The Deferred Retirement Option Plan is a pension feature that is available to employees who have at least twenty-five years of service and are retiring with an unreduced (normal) pension benefit. The DROP is not available to those who retire early, are on a disability pension, or who are receiving a survivor benefit.
How does it work?
When you retire, you will be given the option to request a DROP payment equal to one, two, or three years' worth of your monthly pension payment (the actual calculation will depend on your life expectancy and other factors). Metro will subtract the amount of the lump-sum payment from your lifetime pension benefit, which will permanently reduce your monthly pension payments. In other words: the total value of your pension benefit over your life expectancy will remain the same, but your monthly benefit will be reduced because you elected to take part of the total value up-front.
If you elect the DROP, you have the same pension plan options as retirees who did not qualify for the DROP. Any payments available to you or your beneficiary (if you choose to designate one) will be reduced to reflect the amount of the DROP lump sum, but, again, the total value of your pension will be the same, regardless of whether you elect the DROP or not.
Your Social Security benefits will not be affected by electing the DROP. Your annual cost of living increases (COLAs) are based on your initial monthly benefit; therefore, by electing the DROP, your cost of living allowance will be based on a lower benefit.
How will I receive my payment?
There are a few different ways you can opt to receive your DROP lump-sum payment.
First, you can request that the entire DROP amount be paid directly to you. If you elect this payment option, taxes will be withheld before you receive the check, and the entire amount will be considered as part of your income for the year in which you receive the payment.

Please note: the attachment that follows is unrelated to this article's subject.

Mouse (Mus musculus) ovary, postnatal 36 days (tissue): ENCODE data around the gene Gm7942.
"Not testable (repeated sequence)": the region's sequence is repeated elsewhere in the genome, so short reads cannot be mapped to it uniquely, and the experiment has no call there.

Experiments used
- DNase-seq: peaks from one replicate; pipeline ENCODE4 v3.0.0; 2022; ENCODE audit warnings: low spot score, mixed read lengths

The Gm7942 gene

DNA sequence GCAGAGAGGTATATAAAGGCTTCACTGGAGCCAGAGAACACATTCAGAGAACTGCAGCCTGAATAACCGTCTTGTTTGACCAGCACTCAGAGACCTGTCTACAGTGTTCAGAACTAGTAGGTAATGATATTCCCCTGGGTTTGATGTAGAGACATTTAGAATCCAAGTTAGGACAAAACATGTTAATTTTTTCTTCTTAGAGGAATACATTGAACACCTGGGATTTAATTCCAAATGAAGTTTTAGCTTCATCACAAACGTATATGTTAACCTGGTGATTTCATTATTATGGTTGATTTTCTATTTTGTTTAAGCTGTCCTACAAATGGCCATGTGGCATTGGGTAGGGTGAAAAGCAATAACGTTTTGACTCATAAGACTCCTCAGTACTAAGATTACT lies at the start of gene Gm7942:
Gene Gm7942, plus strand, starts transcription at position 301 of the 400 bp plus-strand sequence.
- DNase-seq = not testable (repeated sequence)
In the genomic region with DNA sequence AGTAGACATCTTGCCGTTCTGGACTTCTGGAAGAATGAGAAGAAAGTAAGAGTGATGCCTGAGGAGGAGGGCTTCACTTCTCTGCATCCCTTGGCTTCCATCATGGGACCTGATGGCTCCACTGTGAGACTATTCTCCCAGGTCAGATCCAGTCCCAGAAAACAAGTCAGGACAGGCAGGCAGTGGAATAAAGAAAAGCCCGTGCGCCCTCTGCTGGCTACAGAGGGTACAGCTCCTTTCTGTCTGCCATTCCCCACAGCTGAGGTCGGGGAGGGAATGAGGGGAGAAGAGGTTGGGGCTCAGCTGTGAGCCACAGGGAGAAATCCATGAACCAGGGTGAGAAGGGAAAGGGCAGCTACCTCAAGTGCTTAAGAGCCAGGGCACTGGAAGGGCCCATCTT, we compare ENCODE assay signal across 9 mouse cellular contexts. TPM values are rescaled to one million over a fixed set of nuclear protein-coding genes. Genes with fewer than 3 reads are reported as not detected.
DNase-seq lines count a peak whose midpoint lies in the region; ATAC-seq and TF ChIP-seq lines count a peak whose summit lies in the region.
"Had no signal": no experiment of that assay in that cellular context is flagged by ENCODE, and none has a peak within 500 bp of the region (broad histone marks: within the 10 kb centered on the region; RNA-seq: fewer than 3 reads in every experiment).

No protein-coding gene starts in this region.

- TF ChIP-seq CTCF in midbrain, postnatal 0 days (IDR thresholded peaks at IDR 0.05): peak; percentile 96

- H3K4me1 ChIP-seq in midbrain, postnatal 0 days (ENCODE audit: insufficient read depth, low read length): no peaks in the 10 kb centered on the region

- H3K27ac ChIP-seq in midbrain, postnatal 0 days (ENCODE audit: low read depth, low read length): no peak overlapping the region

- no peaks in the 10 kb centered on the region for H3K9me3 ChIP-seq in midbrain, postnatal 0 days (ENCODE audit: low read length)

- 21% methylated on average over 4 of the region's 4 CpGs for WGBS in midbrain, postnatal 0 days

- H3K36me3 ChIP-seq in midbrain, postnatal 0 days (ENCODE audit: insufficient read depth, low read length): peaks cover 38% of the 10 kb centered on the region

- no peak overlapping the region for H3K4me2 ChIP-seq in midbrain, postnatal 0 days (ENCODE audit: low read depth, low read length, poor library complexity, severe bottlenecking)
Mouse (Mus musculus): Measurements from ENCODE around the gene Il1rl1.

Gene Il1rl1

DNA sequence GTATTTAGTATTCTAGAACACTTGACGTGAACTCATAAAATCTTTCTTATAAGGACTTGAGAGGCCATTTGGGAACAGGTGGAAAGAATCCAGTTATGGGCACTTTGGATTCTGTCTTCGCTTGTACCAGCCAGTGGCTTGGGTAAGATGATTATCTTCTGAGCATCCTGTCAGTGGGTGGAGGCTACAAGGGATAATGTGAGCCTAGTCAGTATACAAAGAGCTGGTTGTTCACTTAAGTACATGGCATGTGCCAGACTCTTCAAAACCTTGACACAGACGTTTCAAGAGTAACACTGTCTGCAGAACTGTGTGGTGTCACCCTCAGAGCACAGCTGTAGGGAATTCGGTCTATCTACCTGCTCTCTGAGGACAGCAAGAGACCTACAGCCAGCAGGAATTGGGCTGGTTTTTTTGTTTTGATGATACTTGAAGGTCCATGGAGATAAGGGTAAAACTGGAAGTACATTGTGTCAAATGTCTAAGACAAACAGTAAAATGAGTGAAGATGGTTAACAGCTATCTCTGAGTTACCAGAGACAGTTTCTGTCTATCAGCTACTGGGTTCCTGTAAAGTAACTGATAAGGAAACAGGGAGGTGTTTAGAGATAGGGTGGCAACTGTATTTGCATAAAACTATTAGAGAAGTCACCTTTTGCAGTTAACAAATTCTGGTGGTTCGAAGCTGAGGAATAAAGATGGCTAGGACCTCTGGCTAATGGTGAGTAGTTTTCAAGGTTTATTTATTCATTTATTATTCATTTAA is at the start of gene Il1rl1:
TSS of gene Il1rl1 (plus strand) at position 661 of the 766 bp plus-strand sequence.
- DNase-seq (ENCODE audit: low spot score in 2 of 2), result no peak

Another option available is to roll the entire DROP over to your 457 Deferred Compensation Plan, IRA, or other qualified plan. Taxes may be deferred if you roll over the lump-sum payment to a qualified plan.
The third option is to roll part of the DROP into one of the qualified plans referenced above and have the remainder of the lump-sum payment paid directly to you. Taxes may then be deferred on the amount that you roll over into a qualified plan.
How do taxes affect the DROP?
The IRS requires that Metro withhold 20% in Federal Income taxes from the amount of the DROP lump-sum payment. The 20% is not a tax in and of itself - it is an amount withheld to be applied to your taxes. When you file your taxes for the year, you may receive a refund of part of this amount or you may owe more, depending on your particular situation.
Should I take the DROP?
That is really a question only you can answer, and there are many important things you should consider when determining whether this option is the best one for you. There may be tax ramifications involved if you take the lump-sum payable directly to yourself, and there may be limitations and penalties involved if you roll the funds into a 457, IRA, or other qualified account. Regardless of how you elect to have the DROP paid to you, simply accepting it will lower your monthly benefit, and that is something that you must plan for, as well.
Please consult a tax adviser, financial planner, lawyer - whomever you trust to give you the best guidance for your financial situation. Consider both the short-term and long-term consequences of choosing this option, as once the DROP has been elected, it cannot be reversed.